Can be implemented in C or C++
Thread 1: The player thread
While playing, the player thread reads one word from the file, prints it, then sleeps until the next word should be displayed, and so on. Each word should be displayed on a separate line of output. (Words are white-space-separated runs of characters.) At a rate of 1.0, the player should print one word per second. At a rate of -1.0, the player prints one word per second, but proceeding backwards through the file.
For this assignment, the player plays back text files, displaying one word per second at normal rate (1.0).
The player accepts the following commands:
- LoadFile(const char *filename) — Prepares the player to playback the file whose name is passed in. Stops the player if currently playing.
- Stop() — Stops the player if currently playing.
- Start() — Starts the player if currently stopped.
- Rewind() — Sets the position of the player to time 0.
- SeekTo(int byteoffset) — Sets the position of the player to the closest word boundary past the given byte offset from the start of the file.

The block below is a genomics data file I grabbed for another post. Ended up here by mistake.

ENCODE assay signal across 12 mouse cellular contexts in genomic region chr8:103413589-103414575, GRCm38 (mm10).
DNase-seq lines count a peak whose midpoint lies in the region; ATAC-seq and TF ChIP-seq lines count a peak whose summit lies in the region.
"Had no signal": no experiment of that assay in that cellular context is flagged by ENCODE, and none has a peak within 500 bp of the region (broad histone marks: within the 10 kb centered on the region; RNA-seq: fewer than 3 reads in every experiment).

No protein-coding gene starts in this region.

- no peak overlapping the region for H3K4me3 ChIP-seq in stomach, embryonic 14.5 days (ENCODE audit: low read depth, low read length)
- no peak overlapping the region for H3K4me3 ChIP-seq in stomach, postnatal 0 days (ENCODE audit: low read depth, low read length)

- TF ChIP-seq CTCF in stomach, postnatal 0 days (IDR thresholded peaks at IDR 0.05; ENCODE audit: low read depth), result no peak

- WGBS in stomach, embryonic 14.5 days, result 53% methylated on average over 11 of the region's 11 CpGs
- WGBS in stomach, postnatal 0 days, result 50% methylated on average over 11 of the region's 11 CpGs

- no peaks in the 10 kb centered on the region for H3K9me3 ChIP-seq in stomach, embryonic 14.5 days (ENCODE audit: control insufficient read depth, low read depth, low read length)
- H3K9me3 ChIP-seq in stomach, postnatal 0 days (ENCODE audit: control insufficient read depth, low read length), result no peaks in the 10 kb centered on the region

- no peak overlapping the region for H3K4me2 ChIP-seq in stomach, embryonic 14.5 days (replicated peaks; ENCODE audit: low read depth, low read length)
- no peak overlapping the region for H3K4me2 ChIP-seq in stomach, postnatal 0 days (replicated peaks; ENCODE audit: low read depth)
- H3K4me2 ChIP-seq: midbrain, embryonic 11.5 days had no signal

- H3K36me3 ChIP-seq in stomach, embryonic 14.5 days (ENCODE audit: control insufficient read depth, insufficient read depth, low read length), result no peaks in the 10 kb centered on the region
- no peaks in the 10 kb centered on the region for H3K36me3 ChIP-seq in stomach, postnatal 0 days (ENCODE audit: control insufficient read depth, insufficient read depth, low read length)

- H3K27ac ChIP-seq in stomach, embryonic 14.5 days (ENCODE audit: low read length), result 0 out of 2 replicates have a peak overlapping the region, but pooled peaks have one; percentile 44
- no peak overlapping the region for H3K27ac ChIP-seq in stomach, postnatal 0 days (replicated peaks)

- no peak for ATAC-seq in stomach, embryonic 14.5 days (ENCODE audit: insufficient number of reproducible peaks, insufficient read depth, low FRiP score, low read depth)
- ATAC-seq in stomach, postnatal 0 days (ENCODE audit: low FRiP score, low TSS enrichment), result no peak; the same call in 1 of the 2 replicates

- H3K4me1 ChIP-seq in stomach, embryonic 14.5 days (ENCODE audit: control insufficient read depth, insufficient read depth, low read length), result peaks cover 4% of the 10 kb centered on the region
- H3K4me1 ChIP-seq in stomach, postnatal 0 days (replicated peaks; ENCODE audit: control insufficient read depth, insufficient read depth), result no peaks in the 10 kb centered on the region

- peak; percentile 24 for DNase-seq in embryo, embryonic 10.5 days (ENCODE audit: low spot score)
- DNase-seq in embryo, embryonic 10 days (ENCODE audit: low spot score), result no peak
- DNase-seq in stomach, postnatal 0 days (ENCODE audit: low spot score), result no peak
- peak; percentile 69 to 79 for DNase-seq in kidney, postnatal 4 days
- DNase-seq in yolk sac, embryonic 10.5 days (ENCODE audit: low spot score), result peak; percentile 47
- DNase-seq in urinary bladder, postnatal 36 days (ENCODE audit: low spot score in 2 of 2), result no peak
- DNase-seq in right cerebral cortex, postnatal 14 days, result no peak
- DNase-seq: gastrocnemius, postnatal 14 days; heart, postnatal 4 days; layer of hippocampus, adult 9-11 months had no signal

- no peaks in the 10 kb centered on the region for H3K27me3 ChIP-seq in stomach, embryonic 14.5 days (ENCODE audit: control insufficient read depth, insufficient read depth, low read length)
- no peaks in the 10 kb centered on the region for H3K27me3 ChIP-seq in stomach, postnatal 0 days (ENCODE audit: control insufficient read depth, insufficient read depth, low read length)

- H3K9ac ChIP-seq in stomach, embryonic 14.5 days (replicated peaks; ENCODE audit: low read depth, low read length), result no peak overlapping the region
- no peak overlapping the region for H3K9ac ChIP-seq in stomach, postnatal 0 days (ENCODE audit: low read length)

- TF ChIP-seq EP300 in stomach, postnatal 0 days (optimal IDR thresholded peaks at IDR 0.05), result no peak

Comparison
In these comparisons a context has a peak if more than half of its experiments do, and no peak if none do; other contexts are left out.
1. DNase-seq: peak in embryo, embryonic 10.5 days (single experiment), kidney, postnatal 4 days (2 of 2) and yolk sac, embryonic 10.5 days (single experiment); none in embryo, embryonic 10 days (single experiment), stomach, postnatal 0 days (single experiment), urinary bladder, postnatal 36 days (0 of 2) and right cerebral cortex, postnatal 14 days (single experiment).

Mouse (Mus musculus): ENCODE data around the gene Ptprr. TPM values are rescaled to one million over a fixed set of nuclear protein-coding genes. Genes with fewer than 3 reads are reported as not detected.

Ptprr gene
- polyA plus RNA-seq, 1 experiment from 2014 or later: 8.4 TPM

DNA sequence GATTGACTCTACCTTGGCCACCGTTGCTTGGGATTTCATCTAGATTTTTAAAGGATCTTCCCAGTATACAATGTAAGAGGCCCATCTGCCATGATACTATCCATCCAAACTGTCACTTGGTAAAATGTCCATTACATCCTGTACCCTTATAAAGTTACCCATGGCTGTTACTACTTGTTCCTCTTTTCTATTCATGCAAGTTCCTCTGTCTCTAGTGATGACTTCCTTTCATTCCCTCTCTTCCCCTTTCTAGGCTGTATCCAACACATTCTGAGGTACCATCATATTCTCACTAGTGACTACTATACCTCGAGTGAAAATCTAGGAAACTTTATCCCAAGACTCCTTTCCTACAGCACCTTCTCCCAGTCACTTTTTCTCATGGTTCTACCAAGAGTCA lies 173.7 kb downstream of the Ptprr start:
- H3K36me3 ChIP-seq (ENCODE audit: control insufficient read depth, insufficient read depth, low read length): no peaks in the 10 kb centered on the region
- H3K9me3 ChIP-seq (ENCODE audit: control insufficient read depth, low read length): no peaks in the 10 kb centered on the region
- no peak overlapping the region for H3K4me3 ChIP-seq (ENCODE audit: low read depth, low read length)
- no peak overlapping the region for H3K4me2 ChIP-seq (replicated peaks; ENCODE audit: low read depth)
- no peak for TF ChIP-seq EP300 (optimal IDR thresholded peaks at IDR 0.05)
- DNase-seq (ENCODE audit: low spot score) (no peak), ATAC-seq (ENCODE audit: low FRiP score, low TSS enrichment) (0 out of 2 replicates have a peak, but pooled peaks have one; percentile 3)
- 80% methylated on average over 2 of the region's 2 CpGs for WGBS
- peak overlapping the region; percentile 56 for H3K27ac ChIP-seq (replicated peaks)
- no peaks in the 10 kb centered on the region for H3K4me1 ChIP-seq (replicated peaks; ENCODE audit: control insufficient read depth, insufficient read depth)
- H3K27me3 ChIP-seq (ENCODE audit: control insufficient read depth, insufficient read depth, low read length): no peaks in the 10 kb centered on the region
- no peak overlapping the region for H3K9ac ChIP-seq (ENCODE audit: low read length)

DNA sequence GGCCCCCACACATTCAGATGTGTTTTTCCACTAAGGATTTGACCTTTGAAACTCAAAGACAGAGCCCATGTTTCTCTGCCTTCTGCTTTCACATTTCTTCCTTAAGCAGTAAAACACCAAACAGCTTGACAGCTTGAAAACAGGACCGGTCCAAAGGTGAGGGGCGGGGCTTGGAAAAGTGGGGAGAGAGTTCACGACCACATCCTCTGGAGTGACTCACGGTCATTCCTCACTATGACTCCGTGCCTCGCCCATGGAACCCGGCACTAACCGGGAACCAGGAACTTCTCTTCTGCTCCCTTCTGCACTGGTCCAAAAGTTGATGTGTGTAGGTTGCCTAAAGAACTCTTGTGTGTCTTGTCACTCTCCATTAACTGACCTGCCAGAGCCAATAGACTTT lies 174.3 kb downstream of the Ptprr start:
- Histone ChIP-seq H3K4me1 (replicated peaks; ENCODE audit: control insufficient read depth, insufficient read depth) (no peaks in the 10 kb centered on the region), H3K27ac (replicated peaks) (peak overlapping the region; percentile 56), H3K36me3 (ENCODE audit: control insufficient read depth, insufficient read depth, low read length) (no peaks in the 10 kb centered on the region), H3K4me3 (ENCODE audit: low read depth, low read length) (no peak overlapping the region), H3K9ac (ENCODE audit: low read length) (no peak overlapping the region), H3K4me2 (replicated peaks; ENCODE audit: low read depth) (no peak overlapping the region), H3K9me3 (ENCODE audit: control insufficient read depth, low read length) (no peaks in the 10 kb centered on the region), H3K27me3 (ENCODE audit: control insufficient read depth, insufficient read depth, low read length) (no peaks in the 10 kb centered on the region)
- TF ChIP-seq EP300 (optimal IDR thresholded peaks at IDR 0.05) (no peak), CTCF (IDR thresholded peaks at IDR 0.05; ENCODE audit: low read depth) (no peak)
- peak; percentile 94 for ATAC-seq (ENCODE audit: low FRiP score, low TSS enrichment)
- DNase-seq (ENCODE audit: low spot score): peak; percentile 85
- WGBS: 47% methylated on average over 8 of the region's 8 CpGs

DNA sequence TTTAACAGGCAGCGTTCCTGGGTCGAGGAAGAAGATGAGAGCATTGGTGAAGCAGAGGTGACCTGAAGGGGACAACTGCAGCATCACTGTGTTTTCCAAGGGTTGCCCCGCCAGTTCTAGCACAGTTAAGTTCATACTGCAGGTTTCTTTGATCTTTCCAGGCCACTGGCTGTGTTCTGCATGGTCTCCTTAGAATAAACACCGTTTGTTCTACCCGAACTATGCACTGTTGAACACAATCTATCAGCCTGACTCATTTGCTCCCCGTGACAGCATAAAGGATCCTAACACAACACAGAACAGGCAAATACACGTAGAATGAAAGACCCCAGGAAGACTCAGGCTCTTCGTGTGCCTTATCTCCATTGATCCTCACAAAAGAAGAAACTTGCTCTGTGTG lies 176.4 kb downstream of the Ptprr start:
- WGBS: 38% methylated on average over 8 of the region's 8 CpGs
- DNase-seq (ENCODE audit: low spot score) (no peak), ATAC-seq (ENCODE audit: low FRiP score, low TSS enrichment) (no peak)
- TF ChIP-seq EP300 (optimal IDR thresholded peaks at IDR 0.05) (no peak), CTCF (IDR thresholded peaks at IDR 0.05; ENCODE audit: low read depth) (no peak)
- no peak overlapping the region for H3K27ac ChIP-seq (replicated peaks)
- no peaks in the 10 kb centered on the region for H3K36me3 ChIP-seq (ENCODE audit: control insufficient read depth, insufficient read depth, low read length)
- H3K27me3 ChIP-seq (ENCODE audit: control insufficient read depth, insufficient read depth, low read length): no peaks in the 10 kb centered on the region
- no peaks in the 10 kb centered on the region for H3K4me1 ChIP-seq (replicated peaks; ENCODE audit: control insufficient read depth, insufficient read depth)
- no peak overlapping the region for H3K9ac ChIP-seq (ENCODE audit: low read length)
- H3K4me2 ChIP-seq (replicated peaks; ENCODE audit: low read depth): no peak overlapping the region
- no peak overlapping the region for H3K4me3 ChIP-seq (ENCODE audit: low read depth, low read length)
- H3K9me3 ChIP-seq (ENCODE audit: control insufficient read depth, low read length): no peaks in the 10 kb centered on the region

- SetRate(float rate) — Sets the playback rate: 1.0 is forward at normal speed, –
- 1.0 is reverse, 0.5 is forward at 1/2 speed, etc.
The control threads
The control threads generate commands for the player thread. You can think of each control thread as corresponding to a separate remote control. There are two kinds of control threads. The first kind waits for keypresses, and issues commands to the player thread based on the key pressed:
- ‘ ‘ (blank) — toggles the player’s mode between ‘playing’ and ‘stopped’
- ‘r’ — rewinds the player
- ‘s’ — prompts the user for a time, then seeks the player to that time
- ‘l’ — prompts the user for a file, then loads the file into the player
- ‘t’ — prompts the user for a rate, then uses it to set the player’s rate
Two other control thread are “autonomous” controllers, simulating another user issuing commands. One of the autonomous controllers periodically issues a Stop() command to the player, while the other autonomous controller thread issues a Start() command every so often. Each of these autonomous threads should sleep for a random time interval of between 5 and 30 seconds before issuing each command.
Your program should implement a function for each command (Start(), Stop(), etc.). These functions will be called by the control threads to control the player. Shared, global variables for the state, rate, position, etc. of the player thread are accessed by these routines, as well as the player thread routine.